September 7, 2022
Activities that keep you physically and mentally active are linked to a lower risk of developing Alzheimer’s disease and other forms of dementia, according to a new report. Compared to their sedentary peers, people who exercised regularly had a 35 percent lower risk of dementia years down the road, the study found. Frequent household chores were linked to a 21 percent reduced dementia risk, while daily visits with family and friends was tied to a 15 percent lower dementia risk.
The findings add to growing evidence that keeping the mind and body stimulated is good for brain health.
“Many studies have identified potential risk factors for dementia, but we wanted to know more about a wide variety of lifestyle habits and their potential role in the prevention of dementia,” said study author Dr. Huan Song of Sichuan University in China. “Our study found that exercise, household chores and social visits were linked to a reduced risk of various types of dementia.”
For this very large study, researchers looked at 501,376 men and women who were part of the UK Biobank, a large storehouse of health and medical information for people living in England, Scotland and Wales. None had Alzheimer’s disease or other forms of dementia at the start of the study. Their average age was 56.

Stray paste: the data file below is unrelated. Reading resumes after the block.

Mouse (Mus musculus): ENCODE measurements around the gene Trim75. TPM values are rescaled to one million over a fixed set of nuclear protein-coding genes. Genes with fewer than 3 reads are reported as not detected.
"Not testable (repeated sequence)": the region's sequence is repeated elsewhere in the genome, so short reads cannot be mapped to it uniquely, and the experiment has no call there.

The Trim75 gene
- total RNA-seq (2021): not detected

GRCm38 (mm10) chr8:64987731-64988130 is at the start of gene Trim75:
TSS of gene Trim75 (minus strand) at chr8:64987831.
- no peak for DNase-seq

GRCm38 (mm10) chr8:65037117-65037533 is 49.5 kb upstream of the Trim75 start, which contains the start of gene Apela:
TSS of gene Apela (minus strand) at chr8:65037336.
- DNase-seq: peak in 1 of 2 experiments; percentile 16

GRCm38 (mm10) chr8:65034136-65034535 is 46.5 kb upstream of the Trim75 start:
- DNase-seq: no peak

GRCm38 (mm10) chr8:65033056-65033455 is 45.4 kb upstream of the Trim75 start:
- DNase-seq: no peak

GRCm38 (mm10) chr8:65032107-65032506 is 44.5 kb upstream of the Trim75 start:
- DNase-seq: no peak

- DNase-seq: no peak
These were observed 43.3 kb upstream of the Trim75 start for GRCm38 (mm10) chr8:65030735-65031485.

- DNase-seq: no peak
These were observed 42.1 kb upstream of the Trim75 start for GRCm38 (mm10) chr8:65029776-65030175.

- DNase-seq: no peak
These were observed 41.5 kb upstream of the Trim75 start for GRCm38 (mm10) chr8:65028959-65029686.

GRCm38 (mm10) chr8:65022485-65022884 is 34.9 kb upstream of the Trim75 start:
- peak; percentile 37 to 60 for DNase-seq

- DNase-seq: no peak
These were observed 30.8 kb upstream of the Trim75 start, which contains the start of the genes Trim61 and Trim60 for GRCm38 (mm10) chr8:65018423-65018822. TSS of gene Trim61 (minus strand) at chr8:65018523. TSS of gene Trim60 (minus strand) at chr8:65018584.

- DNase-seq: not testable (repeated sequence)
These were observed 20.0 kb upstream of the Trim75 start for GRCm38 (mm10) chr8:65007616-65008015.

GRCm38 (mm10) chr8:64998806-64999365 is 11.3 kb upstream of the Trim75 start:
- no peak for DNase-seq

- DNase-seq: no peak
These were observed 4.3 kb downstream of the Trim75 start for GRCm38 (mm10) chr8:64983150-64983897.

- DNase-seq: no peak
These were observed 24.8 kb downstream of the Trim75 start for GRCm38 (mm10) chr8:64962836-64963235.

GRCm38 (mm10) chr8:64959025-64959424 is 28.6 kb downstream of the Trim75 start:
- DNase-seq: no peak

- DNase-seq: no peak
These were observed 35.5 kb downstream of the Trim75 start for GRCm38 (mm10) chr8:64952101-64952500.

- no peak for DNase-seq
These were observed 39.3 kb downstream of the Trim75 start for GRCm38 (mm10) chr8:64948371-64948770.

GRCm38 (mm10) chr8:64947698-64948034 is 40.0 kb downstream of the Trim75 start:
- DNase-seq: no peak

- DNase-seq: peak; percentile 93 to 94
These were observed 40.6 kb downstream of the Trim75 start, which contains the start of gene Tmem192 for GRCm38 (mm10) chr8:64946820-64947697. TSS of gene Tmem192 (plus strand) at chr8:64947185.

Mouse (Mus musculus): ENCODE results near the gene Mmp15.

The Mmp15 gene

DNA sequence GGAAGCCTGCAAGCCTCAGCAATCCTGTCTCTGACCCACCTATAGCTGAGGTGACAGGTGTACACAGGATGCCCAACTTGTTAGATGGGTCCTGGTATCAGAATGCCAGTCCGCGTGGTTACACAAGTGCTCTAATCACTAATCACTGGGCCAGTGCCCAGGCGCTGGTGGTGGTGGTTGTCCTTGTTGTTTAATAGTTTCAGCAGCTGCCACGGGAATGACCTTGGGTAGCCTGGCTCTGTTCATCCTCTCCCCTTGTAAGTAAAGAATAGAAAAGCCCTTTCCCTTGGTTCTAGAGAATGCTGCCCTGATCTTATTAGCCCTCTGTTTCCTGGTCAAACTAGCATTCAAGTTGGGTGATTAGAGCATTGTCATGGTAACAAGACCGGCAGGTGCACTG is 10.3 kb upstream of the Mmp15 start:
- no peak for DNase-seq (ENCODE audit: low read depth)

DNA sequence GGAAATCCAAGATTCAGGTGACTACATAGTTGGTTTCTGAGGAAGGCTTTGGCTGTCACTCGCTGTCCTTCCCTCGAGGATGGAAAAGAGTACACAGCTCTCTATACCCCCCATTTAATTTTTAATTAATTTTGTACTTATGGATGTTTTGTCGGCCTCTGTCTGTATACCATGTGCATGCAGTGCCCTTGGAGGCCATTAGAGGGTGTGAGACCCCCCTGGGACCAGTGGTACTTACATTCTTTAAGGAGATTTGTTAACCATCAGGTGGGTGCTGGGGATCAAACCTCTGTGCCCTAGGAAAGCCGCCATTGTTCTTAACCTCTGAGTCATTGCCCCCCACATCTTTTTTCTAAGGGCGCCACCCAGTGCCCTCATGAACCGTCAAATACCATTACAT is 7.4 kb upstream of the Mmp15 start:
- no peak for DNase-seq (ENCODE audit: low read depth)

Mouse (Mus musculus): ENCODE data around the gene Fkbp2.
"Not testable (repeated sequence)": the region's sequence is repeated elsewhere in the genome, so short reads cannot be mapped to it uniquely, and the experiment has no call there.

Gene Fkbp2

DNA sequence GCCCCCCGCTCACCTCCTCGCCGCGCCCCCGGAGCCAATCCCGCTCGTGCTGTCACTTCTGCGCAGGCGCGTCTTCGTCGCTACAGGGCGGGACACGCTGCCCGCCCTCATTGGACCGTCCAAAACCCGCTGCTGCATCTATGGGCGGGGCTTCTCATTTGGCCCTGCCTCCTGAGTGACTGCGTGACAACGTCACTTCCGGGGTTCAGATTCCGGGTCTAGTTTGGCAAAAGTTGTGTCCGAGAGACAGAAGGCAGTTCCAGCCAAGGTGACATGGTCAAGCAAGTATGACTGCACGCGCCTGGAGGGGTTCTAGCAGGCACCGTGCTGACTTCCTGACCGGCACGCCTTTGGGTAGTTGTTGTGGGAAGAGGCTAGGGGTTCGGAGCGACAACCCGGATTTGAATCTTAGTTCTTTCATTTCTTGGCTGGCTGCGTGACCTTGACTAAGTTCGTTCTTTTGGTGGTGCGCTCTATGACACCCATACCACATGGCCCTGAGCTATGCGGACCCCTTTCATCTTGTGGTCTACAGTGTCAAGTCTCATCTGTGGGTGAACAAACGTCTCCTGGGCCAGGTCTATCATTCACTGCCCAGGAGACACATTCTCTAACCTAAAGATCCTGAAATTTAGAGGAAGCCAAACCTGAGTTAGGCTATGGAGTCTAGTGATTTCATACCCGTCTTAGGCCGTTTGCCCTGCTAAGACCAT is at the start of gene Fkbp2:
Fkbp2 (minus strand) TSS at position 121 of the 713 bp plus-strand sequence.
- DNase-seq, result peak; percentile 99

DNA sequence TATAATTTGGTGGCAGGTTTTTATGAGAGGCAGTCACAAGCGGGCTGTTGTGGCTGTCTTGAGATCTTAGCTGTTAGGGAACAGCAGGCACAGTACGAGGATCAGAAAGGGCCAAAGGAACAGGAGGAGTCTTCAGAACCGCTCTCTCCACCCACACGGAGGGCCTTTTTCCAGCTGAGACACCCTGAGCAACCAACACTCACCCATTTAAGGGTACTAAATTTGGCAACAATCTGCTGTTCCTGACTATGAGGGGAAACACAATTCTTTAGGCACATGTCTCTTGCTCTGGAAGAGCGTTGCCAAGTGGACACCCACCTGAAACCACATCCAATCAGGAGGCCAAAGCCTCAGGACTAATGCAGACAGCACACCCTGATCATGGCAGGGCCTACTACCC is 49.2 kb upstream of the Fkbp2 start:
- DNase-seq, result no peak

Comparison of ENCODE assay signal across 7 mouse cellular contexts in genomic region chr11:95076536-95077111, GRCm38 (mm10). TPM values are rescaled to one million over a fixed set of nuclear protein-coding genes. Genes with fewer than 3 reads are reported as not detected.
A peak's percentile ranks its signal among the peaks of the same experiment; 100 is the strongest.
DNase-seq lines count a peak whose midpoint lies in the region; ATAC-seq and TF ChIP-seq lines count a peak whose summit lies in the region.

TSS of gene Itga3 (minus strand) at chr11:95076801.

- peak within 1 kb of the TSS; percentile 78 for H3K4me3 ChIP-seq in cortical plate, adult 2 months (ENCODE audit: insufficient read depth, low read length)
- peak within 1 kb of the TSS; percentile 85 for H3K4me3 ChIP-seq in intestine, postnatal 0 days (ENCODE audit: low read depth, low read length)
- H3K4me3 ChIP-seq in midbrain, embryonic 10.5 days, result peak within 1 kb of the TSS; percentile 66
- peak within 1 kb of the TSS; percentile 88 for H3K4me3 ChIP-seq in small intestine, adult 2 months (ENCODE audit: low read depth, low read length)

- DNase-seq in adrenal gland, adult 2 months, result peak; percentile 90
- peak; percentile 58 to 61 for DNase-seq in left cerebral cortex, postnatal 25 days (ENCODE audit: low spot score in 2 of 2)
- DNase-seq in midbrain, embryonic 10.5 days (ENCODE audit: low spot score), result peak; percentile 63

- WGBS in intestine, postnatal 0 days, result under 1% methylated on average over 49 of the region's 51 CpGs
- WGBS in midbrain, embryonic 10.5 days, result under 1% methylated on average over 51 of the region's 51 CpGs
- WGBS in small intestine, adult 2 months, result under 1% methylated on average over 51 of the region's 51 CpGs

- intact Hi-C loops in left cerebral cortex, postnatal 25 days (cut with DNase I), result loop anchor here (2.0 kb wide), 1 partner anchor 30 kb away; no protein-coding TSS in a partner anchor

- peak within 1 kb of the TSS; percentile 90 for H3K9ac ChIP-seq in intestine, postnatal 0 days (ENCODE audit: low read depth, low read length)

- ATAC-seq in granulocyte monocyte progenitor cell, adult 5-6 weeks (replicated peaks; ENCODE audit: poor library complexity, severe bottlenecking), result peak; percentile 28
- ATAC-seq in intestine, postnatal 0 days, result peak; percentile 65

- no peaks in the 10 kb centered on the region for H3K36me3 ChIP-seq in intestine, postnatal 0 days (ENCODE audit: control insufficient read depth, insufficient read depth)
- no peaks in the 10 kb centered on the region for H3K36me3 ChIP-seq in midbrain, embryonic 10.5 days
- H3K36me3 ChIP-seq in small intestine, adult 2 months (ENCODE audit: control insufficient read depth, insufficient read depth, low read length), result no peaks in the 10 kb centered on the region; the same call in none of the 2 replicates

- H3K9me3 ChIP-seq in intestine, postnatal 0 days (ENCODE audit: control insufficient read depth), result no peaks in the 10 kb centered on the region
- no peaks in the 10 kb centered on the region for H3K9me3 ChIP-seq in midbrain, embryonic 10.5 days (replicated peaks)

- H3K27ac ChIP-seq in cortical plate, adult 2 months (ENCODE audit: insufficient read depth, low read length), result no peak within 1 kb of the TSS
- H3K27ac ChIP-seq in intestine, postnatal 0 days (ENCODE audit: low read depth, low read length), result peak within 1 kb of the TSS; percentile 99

Participants filled out detailed questionnaires about their daily habits, including how often they exercised, including working out or participating in sports, climbing stairs, going for walks, or biking to work. They were also asked about whether they regularly did light or rigorous household chores, which include cooking, cleaning and doing laundry, and how often they visited friends and family, including church, social outings or visiting the local pub.
The researchers followed the study volunteers for an average of almost 11 years. During that time, 5,185 of them had developed dementia.
They found that engaging in any of these physical, household or social activities reduced dementia risk, regardless of whether someone had a family history of dementia. “Our results are encouraging that making these simple lifestyle changes may be beneficial,” said Dr. Song. The findings appeared in Neurology, the medical journal of the American Academy of Neurology.
The findings are consistent with earlier studies showing that physical activity may lower dementia risk and also delay the onset of the disease. Regular exercise improves blood vessel health, including the blood vessels that nourish the brain. Exercise may also boost levels of brain chemicals that foster the growth of new brain cells. Vigorous household chores, like vacuuming and scrubbing, are a form of exercise that may also help to boost brain health.
Other studies show that maintaining social connections is critical for aging well. Studies suggest, for example, that lack of social interaction may be as bad for your health as smoking 15 cigarettes a day. Social isolation and loneliness may contribute to depression, which has also been linked to a higher risk of Alzheimer’s disease.
By ALZinfo.org, The Alzheimer’s Information Site. Reviewed by Marc Flajolet, Ph.D., Fisher Center for Alzheimer’s Research Foundation at The Rockefeller University.
Source: Jianwei Zhu, MD, PhD; Fenfen Ge, PhD; Yu Zeng, MD2; et al: “Physical and Mental Activity, Disease Susceptibility, and Risk of Dementia: A Prospective Cohort Study Based on UK Biobank.” Neurology, July 27, 2022